Transcript of a Press Briefing with William Murray, Deputy Spokesman, Communications Department

May 28, 2015

Washington D.C
Thursday, May 28, 2015
Webcast of the press briefing Webcast

MR. MURRAY: Good day. I’m William Murray of the Communication’s Department at the International Monetary Fund. This is, as usual, one of our regular biweekly press briefings from IMF headquarters in Washington. This briefing is embargoed until 10:30 a.m. Washington time. That is 2:30 p.m. GMT.

I’m going to run through some items and then take questions from the journalists here at IMF headquarters, and then from you online. Let me go into some of the upcoming events and management travel. First of all, as I’m sure many of you are aware, Managing Director Christine Lagarde is currently in Dresden, Germany for the G-7 Finance Ministers and Central Bank Governors meeting which is now underway. I don’t have any information on press outreach plans by the Managing Director. Media relations can follow-up with you, and also we have a press officer on the ground in Dresden, but at this point I don’t have any guidance on press plans by Ms. Lagarde. She was, as you know, she did an interview overnight with German TV ARD which was broadcast.

Now, let me also note that on Monday, June 1, Managing Director Lagarde will be back here at IMF headquarters to open a high-level conference on Latin American entitled “Rising Challenges to Growth and Stability in a Shifting Global Environment”. Brazil’s Finance Minister Levy and U.S. Treasury Under Secretary Sheets are among the officials participating in this conference and in panel discussions. This event is part of our Road to Lima plan and events. It’s also a follow-up to a conference we held in Santiago, Chile back in December. The conference itself is webcast live in both English and Spanish, and is, of course, open to the press. A detailed agenda for those of you who have not seen it is currently available on our main website,

On next Thursday, June 4, Managing Director Lagarde along with Western Hemisphere Director Alejandro Werner, and the U.S. mission team will hold a press conference here at IMF headquarters on the conclusion of the 2015 U.S. Article IV Staff Consultations. I expect the concluding mission statement, which will also include preliminary conclusions on the latest Financial Sector Assessment Program for the United States, will be available to the press under embargo. Media relations will be sending out a detailed advisory to print and broadcast journalists.

In the context of Article IVs, let me just briefly mention we’ve entered the high season here for annual Article IV consultations in systemic countries. Besides the U.S., the Euro Area Article IV mission is currently ongoing, and the concluding staff statement is expected to be presented in mid-June. The Saudi Arabia Article IV mission is also underway at this time, and a concluding statement possibly could be issued sometime within the next week.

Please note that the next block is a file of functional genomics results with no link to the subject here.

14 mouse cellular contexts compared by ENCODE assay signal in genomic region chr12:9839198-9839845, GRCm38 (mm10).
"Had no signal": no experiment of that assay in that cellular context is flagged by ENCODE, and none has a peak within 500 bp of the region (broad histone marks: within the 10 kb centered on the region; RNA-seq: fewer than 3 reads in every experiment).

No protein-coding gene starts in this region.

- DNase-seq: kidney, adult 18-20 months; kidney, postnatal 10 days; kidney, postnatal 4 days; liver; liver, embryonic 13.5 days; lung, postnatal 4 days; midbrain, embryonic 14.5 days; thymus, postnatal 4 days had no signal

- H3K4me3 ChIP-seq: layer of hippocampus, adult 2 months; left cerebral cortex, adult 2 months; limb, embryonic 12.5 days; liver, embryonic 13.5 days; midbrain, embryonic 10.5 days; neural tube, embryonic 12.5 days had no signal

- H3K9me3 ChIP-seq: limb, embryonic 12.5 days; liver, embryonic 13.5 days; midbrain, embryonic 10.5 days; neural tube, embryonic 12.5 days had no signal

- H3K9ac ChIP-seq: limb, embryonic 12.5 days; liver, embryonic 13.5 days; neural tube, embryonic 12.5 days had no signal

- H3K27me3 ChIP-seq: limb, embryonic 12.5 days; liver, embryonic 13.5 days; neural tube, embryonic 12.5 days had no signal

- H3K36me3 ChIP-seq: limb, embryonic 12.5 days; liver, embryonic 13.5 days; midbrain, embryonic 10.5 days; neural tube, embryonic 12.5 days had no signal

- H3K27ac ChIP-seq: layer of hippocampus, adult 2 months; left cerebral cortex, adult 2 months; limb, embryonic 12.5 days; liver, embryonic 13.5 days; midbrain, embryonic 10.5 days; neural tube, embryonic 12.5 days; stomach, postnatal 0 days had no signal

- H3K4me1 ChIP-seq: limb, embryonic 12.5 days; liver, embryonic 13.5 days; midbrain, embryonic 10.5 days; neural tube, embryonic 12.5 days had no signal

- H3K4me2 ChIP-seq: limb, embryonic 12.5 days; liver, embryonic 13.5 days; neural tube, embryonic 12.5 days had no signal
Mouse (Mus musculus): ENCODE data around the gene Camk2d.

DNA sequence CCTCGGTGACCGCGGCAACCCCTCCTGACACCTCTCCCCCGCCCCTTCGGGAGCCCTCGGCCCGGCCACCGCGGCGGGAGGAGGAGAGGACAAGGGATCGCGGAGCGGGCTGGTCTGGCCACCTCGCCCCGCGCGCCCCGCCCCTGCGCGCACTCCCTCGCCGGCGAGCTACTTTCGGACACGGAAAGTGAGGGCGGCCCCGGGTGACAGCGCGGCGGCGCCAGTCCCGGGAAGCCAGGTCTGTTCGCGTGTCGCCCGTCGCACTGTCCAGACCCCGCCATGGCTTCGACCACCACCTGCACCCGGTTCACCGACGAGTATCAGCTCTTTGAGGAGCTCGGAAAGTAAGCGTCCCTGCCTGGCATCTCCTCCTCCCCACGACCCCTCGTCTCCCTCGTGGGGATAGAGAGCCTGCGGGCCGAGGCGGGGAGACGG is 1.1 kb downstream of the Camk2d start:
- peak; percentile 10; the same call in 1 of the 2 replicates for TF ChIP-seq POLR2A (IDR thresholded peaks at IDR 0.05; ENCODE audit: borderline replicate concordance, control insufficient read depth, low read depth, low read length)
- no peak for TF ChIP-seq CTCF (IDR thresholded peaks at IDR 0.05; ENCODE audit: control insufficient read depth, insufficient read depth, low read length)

As many of you may know, we recently got Article IV missions of China, France, Germany, Italy, and Japan. These countries, along with the United States, the Euro Area, etcetera, will be discussed in detail by our executive board during June and July and will be followed by the publication of the annual External Sector Report by the Fund. Media relations will keep you informed on specific timing and details of the publication of Staff Reports and related documentation.

Back to management travel and events. Meanwhile, on June 8, First Deputy Managing Director David Lipton will present findings of an important staff discussion note entitled “Issues in Managing Water Challenges and Policy Instruments”. This discussion note examines the role of economic policy instruments and institutions in the context of managing water challenges, and provides key policy relevant findings including details of case studies that were conducted by IMF staff into countries that have been able to overcome water challenges thanks to sounds policies and institutions. Mr. Lipton will unveil this paper at a panel discussion scheduled for the World Resources Institute here in Washington on June 8. Press will receive the note and analysis under embargo.

Deputy Managing Director Mitsuhiro Furusawa will travel to Asia, starting with Korea, where he participates in a Bank of Korea conference on June 8. He’ll then travel to Vietnam toward the end of the week of June 8, and then Indonesia for meetings with the authorities during June 15 and 16.

Marking your calendars, next week, Wednesday June 3 is when the executive board takes up the IMF’s six month work program. Media relations will be sending out an advisory in terms of the actual publication of the work program which would follow at some point. Lastly, again to mark in your calendars, the next com briefing is planned for here on June 11.